Update (Jan 16, 2015): After the promising rains in December, things have gone back to being dry. Here is an updated chart of the water levels across the state, courtesy Fusion.net.
As most of you are aware of, California is going through one of its worst droughts in the last century. This year specifically is on record as the third worst in the last 100 years. And there is no end in sight. We do not know if this drought will end next year or in the next 50 years. All we can do is to be smart and conserve as much water as we can. Startlingly, water consumption in the state this May was 0.5% MORE than the same time last year. That does not bode well for our water conservation efforts. We obviously are not doing enough, if any. We need to do more.
In my native language, Tamil, there is oft repeated phrase which is literally and figuratively the best way to describe what we can do. It goes, “Siru thuli, peru vellam” which literally translates to “Small droplets, big flood”. In this context, it means that we all need to add our droplets so we can create the flood (surplus) of water that can then be used for farming, irrigation and all other essential activities. This post is a collection of suggestions and recommendations I have picked up over the last year from blogs, articles, radio and online videos. Some of them are easy and the others take time. Either way, it will help, however long and however much it is.
1. Talk to your kids about it. This to me, is the biggest and most important step. Kids love water and from the minutes they take to wash their hands to coming up with interesting ways to use water, they consume a lot of it. Some of it is definitely important- like washing hands. But it doesn’t have to take a fully open tap running for 2 minutes. It could be a partially open tap running for a minute to wash one’s hands thoroughly. The best part is that kids are smart. When you explain the real problem to them, they surprisingly get it. Unlike us, they are not cynical. If they believe there is a problem, they will work hard to fix whatever they can.
2. Reuse water– wherever and whenever you can. Here is a simple way. The water we use to wash vegetables and soak our vessels prior to scrubbing them can be used to water our small plants. We have been doing this at our home for the past 4-6 months. I am definitely using far less water for my garden from the hose without compromising on how much water the plants need and get. I cant imagine all the water we could have saved all these years if we had only done this earlier.
3. Turn off the sprinklers. Really. As harsh as this sounds, there is no bigger criminal in households than sprinklers. Most of them are highly inefficient. They run far longer than they should and far too often. If we can take the time to water our gardens and lawns conscious of the water scarcity, we will save a lot of water. There is also new regulation and fines in California for egregious water users. You can be fined up to $500 for wasting too much water in your front lawn or on the driveway.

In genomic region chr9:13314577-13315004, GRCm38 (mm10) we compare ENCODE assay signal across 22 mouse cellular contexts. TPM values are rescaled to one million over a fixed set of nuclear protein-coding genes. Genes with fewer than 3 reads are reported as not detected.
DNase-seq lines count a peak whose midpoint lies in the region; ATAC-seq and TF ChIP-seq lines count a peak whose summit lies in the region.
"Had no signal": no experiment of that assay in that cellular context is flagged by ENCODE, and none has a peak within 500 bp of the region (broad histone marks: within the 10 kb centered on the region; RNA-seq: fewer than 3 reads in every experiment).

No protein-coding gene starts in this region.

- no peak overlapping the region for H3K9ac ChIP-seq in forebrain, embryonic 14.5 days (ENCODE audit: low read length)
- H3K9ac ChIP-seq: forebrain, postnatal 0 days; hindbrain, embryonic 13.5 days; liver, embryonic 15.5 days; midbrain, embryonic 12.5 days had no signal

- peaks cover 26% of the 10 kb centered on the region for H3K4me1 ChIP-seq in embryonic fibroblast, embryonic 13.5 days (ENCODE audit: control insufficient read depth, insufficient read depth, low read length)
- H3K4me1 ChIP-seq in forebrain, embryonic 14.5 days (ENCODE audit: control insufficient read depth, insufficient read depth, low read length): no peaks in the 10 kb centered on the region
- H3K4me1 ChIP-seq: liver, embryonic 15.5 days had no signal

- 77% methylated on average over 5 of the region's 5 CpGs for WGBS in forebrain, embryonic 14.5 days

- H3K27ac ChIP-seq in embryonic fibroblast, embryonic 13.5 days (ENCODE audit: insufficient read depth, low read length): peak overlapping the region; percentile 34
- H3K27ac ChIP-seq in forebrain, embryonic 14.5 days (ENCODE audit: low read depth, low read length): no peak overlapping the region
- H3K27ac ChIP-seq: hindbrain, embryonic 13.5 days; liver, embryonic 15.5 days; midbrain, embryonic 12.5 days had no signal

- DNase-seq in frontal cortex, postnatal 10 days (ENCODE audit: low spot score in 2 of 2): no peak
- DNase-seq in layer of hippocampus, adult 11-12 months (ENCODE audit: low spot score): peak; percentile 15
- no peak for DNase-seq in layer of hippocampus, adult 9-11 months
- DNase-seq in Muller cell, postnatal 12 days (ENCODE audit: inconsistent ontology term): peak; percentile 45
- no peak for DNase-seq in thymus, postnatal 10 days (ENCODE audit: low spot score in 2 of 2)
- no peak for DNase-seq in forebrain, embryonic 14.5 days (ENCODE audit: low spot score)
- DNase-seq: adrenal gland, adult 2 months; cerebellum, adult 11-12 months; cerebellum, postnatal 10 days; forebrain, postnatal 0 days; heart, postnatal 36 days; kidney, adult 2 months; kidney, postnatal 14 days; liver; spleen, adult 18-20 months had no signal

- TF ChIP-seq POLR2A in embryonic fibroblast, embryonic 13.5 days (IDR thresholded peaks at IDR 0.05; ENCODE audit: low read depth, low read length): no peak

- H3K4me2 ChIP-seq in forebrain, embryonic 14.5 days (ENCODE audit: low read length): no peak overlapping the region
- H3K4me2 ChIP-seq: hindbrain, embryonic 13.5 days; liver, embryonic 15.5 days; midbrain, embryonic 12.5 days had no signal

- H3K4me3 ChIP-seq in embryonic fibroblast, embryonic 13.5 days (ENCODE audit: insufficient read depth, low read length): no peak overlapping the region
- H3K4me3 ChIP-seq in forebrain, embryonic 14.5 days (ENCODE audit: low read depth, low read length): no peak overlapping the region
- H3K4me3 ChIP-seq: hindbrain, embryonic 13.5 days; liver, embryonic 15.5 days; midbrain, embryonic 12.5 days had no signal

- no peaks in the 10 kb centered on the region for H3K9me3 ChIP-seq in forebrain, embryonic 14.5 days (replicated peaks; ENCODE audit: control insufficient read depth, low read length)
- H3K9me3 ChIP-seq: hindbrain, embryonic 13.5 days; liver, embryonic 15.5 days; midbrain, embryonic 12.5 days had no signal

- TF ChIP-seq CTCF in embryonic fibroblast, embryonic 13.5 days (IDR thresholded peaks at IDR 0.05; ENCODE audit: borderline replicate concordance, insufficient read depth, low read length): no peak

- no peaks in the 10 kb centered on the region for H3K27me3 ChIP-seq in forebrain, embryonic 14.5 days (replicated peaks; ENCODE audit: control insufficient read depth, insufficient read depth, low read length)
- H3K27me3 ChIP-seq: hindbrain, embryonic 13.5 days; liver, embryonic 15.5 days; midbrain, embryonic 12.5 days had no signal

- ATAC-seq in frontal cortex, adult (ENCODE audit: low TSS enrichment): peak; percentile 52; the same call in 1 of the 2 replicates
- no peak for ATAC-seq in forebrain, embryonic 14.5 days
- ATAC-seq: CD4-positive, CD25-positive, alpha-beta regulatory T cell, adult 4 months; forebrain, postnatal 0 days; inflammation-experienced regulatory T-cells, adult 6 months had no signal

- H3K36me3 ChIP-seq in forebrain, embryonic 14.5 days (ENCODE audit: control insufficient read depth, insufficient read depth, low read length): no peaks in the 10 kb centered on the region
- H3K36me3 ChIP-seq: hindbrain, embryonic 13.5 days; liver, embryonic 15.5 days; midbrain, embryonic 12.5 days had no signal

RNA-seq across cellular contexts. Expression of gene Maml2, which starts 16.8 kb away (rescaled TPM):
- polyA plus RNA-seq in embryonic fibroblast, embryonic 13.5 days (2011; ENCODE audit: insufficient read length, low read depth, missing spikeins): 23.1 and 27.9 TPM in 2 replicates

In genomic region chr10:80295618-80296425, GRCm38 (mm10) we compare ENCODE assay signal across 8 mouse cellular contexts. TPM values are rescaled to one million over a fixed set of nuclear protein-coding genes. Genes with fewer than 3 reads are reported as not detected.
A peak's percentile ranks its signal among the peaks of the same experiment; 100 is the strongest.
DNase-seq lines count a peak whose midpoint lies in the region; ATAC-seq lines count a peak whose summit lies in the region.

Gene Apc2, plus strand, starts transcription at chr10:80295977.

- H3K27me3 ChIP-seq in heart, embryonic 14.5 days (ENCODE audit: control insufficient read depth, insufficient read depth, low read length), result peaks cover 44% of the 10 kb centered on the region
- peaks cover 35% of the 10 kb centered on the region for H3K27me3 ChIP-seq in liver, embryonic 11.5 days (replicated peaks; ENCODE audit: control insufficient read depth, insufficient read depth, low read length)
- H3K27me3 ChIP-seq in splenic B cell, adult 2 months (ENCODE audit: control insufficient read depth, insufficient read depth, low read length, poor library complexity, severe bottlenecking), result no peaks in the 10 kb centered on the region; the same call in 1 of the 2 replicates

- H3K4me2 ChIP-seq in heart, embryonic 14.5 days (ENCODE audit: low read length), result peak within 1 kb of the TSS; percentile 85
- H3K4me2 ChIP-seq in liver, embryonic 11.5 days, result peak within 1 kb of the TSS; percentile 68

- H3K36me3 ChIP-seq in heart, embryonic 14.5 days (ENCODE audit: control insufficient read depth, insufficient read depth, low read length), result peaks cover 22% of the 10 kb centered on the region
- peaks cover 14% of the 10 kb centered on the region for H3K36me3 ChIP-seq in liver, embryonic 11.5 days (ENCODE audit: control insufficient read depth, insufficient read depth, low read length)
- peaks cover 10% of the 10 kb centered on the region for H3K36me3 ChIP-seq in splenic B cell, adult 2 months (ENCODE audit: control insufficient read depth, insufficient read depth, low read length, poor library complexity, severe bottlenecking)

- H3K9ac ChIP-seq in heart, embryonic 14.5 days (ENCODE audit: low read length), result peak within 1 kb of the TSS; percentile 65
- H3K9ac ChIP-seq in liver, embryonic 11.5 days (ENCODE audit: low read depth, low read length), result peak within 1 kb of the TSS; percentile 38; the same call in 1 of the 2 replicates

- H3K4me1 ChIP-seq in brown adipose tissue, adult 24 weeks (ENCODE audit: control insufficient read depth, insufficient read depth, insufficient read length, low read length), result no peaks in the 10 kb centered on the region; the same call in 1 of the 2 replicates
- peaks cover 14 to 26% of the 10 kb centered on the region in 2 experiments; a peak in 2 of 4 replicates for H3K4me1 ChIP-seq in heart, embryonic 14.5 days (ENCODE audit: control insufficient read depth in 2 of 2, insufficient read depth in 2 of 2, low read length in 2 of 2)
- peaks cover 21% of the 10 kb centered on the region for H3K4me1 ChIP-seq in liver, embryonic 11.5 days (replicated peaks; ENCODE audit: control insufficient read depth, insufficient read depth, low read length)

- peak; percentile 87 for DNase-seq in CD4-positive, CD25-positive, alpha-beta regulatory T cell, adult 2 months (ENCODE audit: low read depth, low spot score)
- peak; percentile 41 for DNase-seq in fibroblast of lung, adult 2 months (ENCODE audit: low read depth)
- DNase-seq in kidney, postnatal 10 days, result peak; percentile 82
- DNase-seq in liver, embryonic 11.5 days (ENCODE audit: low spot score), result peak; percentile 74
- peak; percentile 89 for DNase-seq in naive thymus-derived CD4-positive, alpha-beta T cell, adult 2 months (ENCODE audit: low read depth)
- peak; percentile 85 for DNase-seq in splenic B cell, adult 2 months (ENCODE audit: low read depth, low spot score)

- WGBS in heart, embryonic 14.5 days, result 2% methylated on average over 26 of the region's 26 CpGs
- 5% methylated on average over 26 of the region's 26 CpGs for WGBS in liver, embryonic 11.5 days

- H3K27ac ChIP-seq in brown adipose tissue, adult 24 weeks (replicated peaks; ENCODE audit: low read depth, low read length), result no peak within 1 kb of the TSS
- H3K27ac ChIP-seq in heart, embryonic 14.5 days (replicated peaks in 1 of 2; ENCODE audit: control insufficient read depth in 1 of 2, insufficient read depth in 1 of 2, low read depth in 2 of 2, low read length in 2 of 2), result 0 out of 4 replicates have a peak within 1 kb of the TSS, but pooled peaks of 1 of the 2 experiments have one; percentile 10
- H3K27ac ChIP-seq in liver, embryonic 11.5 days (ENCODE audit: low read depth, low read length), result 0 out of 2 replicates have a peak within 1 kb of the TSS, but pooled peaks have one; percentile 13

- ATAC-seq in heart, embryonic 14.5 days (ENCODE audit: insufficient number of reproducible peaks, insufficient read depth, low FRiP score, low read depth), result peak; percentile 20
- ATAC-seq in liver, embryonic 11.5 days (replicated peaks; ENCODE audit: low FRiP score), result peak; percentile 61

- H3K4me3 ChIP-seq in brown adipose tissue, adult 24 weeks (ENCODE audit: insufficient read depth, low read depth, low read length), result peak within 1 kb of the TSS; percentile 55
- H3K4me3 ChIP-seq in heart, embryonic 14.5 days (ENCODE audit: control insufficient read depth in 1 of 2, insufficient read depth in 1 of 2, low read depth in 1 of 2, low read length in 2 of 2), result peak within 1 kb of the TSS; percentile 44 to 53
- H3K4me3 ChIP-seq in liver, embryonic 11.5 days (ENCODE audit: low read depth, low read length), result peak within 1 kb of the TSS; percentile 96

4. Reduce shower time. For a lot of us, our daily showers are one of the last bastions of being alone, left to our thoughts. And as much as we love it, we take showers a tad longer than we really should. And this is an area that can result in water savings aplenty. Also consider turning the tap off while brushing your teeth.
5. Save water. Save money. The Santa Clara Water district (for local South Bay residents) offers a bunch of rebates for purchasing and committing to water sipping fixtures. This is an added financial incentive on top of our moral incentive in saving water.
6. Rethink your kitchen habits. If you take the time to examine our water use for cooking, there is so much water that can be conserved. Many of us have the habit of keeping the water on while scrubbing dishes. Of taking more water than we need to drink and tossing the remnant in the sink. Of pouring excess water away in the drain without thinking of reusing it. Each of us have our own kitchen routine that can be optimized. Small changes can be big savings in water usage over time.
7. Do what you can to reduce water in every aspect of your life where you consume or use it. Everything but the water you use to drink is within bounds for consideration. The Bay Area Water Supply and Conservation Agency (BAWSCA) has a lot of ideas on how you can conserve water. Give it a read. The EPA has a whole slew of advice on how to conserve water. Give it a read too. Many of these ideas are simple and doable in small steps.
Finally and most importantly, don’t worry about what your neighbor is doing (or not). We have a responsibility to ourselves and the people around us to be judicious with our water use. Let not someone else’s ignorance and lack of awareness discourage you from making a difference. It all counts towards something.